For some reason, I seemed content with punishing myself. I’d blame myself for having ’caused’ the pain, and then tell myself I had to deal with it. Although I’ve been prescribed analgesia since I was thirteen, I did anything to avoid using it. The pain was ‘my fault’ and ‘my problem’, and I wasn’t going to take the ‘easy’ option by taking some painkillers.

Incredibly destructive (and completely untrue).

I’m not sure when my attitude changed with regards to taking medication (although Drew will probably tell you I’m still incredibly stubborn when it comes to this) but one thing that hasn’t completely changed is pushing myself.
Let me explain.

Mistake #1

Yesterday I went into university and got out a couple of books from the library. I put these into my handbag, and decided to walk home.

Mistake #2

On the way home I pass lots of shops. I rang up Drew (I was feeling peckish) and asked if I needed to pick anything up. We needed milk, so I popped into a shop, grabbed a basket and some milk.

Mistake #3

There were so many things on offer I just couldn’t resist having a look and more and more items ended up in my basket. I got to the till, paid and walked out of the store feeling grateful for the wonder that is Heron Foods (and its vast selection of biscuits)

Mistake #4

I decide to walk the rest of the way home despite the fact I felt like my shoulder was being pulled out of the socket. I had bought far too much but I was already halfway there…besides, asking Drew to come and meet me would be a huge inconvenience.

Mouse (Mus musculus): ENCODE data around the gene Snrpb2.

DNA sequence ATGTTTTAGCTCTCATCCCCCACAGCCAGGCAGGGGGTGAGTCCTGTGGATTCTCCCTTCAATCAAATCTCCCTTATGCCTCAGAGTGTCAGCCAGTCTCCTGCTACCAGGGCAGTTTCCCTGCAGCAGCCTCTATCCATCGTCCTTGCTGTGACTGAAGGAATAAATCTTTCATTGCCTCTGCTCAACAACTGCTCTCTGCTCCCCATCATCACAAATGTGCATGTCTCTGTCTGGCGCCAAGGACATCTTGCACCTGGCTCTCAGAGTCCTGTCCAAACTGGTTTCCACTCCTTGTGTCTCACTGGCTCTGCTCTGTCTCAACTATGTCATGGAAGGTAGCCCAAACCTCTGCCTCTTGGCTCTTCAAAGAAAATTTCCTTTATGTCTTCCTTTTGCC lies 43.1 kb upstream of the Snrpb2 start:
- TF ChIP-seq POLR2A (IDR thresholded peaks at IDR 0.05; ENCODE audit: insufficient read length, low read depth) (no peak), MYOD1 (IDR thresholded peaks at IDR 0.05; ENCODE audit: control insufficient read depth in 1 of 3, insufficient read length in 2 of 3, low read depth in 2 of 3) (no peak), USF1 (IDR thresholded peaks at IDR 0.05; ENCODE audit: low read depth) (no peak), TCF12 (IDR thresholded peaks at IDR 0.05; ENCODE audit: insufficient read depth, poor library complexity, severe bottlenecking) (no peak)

Mistake #5

I continued to walk home whilst struggling – having to stop every couple of pages to catch my breath – and still this wasn’t ‘enough’ to ring Drew for a bit of assistance. I finally made it home, looking like I’d been dragged through a hedge backwards. Breathlessly, I rang the doorbell and stumbled through the front door, collapsed on the sofa and moaned about my throbbing spine.

Drew made sure to remind me how ridiculous I’d been.

This kind of thing happens far too often. I don’t know why I do this; I know it makes absolutely no sense at all, and of course I ended up paying for it for the rest of the day.

Pacing is a phrase banded around a lot in the spoonie community (see here) and consists of prioritising activities ensuring you don’t run out of energy by doing too much at once. I’m all too aware of this but I haven’t really grasped it yet.

I’m 22 and always want things done now.

It’s difficult to accept that sometimes things have to be done differently, and right now I feel like I’m taking one step forward and three steps back. I think that’s why I’m really struggling. I am trying to get better, but sometimes I really can’t help myself; I can’t shake the desire to be ‘normal’, to not worry about my every activity and how it’s going to affect me.

It’s such a vicious cycle, because my depression and anxiety fluctuates when I’m like this. I really really need to learn.

I’m currently curled up on the sofa wrapped up in a blanket, dosed up on codeine cuddling my guinea pigs and wondering when I’ll change my attitude for good and realise I need to look after myself a whole lot more.

I hope it’s soon.

Heather x